The holiday season just seems to bring a lot of extra "eats" into play. Cookies, Chocolates, nuts and bolts (thanks mom), candy canes, Swiss Chalet Festive Special, short bread, rum balls, Christmas fruit cake, Christmas pudding all seem to make their way to our dining room or coffee tables.

We can resist, oh yes we can. We can also enjoy a small indulgence here or there (or not). Although it might seem somewhat artificial in sweetening up the season. It can be truly awesome.

Watch that sugar intake. Happy Holidays !

@fergdevins


Baby in the mall

Crying Kids in the Mall - Not Yours ! Amen...

Gotta feel for those "new parents" or the parents with "that kid" that starts to holler, whine, complain, moan, scream...just as they are headed towards Santa and Mrs. Claus at the local mall. Not to worry mom and dad, for those of us who have had kids...we've been there done that. Somehow Santa usually, most times, gets that child back under control once they approach the big lad in the red suit. Enjoy the mall and more importantly enjoy those kids - no matter what the mood beholds.

The next post of Holiday Awesome that I am drawing from Neil Pasricha's "Book of (Holiday) Awesome is all about the crying kids in the mall. Of course, the awesomeness that he points to is that the kid is not yours.

Calling on all parents. Don't feel bad about the child crying in the mall. Those of us that are parents can quickly tell you that we've been there and done that. Don't be embarrassed, don't rush off with the child, don't hide in the washroom until soothers are in place. Just let your child wail away until consoled and carry on with your Christmas or Holiday shopping.

The fact is you are probably bringing joy to many of us that have fond memories of our own children at that age. I do recall so many seniors that would have commented: "I remember those years of joy". I know, I know, that moment of wailing in the mall is not a current moment of joy for the current parent. However, the point I'm making is that those around you are likely not as fussed or embarrassed as you being the parent. We all sympathize and have a little smile inside to share with you.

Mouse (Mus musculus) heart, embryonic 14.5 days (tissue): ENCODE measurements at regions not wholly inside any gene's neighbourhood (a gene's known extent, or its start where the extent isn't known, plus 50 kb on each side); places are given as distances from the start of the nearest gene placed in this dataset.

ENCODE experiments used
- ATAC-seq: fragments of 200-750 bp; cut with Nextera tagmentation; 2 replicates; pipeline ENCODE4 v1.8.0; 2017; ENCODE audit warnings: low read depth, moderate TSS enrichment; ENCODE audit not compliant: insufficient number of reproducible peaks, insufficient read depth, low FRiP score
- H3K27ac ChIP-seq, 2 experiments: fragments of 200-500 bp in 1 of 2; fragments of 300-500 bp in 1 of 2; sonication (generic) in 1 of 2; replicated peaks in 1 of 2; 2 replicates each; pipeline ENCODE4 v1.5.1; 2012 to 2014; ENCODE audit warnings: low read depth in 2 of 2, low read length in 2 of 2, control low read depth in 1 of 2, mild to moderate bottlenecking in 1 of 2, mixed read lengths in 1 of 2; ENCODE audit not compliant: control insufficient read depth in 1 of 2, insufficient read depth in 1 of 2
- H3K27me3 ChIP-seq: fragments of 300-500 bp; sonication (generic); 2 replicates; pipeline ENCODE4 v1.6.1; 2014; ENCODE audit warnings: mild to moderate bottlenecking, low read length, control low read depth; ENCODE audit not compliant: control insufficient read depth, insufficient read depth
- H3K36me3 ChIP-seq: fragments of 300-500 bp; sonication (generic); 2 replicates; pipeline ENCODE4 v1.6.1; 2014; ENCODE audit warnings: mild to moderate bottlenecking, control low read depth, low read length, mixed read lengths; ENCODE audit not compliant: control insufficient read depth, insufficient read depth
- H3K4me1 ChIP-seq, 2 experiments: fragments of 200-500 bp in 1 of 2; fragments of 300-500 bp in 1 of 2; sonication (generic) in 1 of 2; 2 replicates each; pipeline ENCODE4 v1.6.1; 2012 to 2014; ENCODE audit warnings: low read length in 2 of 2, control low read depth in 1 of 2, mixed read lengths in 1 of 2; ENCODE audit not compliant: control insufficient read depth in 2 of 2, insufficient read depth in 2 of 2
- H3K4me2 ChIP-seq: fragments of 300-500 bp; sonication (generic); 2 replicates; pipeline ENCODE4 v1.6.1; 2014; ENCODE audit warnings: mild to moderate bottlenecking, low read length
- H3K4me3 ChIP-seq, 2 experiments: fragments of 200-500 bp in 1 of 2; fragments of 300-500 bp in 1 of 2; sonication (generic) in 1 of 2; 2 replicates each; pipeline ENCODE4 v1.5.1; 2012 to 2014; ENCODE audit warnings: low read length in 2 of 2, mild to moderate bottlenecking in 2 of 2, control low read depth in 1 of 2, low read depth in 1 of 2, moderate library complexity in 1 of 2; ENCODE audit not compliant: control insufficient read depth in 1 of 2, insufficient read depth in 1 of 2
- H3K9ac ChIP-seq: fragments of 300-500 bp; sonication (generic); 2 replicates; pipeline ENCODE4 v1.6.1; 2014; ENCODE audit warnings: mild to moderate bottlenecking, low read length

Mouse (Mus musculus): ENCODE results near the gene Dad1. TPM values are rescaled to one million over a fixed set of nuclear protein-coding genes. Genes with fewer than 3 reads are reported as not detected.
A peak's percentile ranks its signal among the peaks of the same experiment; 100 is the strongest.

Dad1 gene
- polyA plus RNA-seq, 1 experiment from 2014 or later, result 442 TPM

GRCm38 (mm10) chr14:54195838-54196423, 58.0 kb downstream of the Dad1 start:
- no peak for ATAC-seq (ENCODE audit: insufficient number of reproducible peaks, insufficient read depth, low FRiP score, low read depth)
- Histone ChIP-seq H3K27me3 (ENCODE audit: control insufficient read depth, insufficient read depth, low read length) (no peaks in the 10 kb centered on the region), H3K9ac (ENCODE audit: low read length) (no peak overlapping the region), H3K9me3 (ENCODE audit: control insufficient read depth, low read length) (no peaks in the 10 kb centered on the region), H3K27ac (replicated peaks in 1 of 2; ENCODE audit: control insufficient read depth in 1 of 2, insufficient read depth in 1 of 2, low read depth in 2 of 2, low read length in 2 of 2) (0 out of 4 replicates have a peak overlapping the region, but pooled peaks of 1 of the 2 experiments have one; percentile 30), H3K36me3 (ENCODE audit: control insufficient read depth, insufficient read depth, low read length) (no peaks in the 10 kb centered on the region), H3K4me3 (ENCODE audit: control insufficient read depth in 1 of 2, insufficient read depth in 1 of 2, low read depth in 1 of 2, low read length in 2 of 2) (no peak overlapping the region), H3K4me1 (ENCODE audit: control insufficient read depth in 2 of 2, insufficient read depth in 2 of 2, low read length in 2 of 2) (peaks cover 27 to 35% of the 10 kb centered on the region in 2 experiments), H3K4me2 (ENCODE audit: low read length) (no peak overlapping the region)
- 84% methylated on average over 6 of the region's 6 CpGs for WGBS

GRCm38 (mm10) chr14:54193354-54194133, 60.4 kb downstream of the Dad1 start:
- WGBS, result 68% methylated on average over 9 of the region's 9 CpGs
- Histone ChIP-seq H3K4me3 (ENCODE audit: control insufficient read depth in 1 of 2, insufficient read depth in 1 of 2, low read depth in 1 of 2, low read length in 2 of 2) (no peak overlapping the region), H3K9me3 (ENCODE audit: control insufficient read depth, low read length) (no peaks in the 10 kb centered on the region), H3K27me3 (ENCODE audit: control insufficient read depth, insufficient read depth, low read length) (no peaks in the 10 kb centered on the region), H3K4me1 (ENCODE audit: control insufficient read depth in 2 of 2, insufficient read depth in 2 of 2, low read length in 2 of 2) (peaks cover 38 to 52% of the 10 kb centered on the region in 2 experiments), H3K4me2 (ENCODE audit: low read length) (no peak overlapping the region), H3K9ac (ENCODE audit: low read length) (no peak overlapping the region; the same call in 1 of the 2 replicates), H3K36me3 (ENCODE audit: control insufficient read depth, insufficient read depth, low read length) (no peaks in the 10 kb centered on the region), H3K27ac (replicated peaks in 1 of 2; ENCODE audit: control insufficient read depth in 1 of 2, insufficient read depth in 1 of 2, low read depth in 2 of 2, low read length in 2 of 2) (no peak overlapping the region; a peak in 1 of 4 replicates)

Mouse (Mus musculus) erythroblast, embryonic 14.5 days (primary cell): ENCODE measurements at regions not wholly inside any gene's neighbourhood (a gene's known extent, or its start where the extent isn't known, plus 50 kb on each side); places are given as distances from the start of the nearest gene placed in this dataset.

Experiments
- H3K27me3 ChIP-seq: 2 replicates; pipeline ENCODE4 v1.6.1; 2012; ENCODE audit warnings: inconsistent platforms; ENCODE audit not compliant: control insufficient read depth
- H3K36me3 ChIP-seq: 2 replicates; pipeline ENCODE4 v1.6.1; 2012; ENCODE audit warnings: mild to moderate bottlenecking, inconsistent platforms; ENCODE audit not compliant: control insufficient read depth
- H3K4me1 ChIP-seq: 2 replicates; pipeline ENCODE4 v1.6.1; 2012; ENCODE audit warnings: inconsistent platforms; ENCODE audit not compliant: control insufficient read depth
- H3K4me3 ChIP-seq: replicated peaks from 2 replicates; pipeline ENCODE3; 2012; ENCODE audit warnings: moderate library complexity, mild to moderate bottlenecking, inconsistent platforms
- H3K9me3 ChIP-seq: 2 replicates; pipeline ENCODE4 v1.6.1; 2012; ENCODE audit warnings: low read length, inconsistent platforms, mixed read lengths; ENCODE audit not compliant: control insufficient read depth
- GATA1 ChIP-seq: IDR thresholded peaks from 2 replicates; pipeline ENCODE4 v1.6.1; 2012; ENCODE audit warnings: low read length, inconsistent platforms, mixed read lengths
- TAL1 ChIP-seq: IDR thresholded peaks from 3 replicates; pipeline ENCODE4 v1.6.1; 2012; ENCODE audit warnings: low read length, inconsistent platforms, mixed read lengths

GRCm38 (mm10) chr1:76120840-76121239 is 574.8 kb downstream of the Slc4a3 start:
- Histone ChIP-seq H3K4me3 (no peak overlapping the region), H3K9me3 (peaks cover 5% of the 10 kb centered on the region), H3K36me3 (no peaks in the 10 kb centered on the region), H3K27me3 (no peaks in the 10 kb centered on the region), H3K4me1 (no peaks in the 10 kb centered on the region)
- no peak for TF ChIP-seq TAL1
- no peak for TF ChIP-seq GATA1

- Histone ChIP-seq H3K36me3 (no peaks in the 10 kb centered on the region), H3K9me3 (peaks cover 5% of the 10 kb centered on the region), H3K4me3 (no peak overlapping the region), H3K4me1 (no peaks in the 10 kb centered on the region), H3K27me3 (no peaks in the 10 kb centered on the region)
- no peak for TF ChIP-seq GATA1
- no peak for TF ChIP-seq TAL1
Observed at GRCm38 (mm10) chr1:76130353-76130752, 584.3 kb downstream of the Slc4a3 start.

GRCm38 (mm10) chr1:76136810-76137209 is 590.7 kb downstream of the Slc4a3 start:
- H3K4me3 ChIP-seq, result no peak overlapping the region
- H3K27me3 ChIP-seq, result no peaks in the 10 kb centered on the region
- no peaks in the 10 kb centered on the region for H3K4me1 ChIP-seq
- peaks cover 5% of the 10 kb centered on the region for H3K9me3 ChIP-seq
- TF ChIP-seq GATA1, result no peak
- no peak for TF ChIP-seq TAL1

And Santa's lap...always good for a loud wail now and again...smiles.

@FergDevins


Light Them Up

Hard to believe in Toronto of putting up the lights when we still have some many leaves on the trees. Gosh, "the old oak tree" in the neighbors' back yard will likely have it's leaves until the new year. With Santa's parade next weekend in Toronto, it reminds me that I usually have the lights up by now...but that weekend is usually last call for me. I'm ready. Now just need to get some boughs for the Christmas bells to be hung at the front door. Ho Ho Ho.

One of my most favourite tasks of the holiday season is to put the lights up on the trees outside. In recent years the task has become quite enjoyable, as our global warming seems to have extended autumn and allowed for fairly mild weather for stringing the lights. One custom that I have adopted is to place the lights on the outdoor trees the weekend of the Toronto Santa Claus Parade. As I reviewed the situation today, I think that my lilac bushes may finally have shed their leaves for Sunday's placement.

Neil Pasricha's reference to this task is on page 7 of his "Book of (Holiday) Awesome" . He refers to the awesomeness being the fact that you are "plugging in your Christmas lights from last year and having them all work". I must admit that up until last year, this was always an issue for me. I was a late convert to the new LED light systems. The original old style lights were far more fragile and breakable than the new LED versions. The LED versions are also much easier to string and remove for storage as well.

I am sure that I will still be faced with the surprise of half strings undone when I go to light up the indoor lights. I still have lights from many years of adding strings to the indoor tree. Hey!  Maybe this year is the year that we should finally make the transition to LED lights for the indoor tree as well. Has anyone made this transition and have feedback on that front? Does the tree glisten with the new as well as the old light systems?

While the weather is still fairly warm, my suggestion is that you consider installing your outdoor lights this weekend. The rule in our household, as dictated by my dearly beloved better half, is that the lights are allowed to be turned on the day that our neighbours to the south celebrate American Thanksgiving. Thus, Thursday, November 23rd will be the tree lighting at the Devins.

Wishing you all well in your plans for tree lighting this Christmas season. Ho Ho Ho.

Instagram @fergdevins

Twitter @fergdevins

 


From the Book of (Holiday) Awesome

After responses from readers, family and friends last year, I am going to "re-blog" this series that ties to the work of Neil Pasricha and the Book of Holiday Awesome. Thanks for the inspiration Neil, and for those who enjoyed these posts through 2017. Back due to demand...happy holiday season planning everyone. @fergdevins

The Holiday season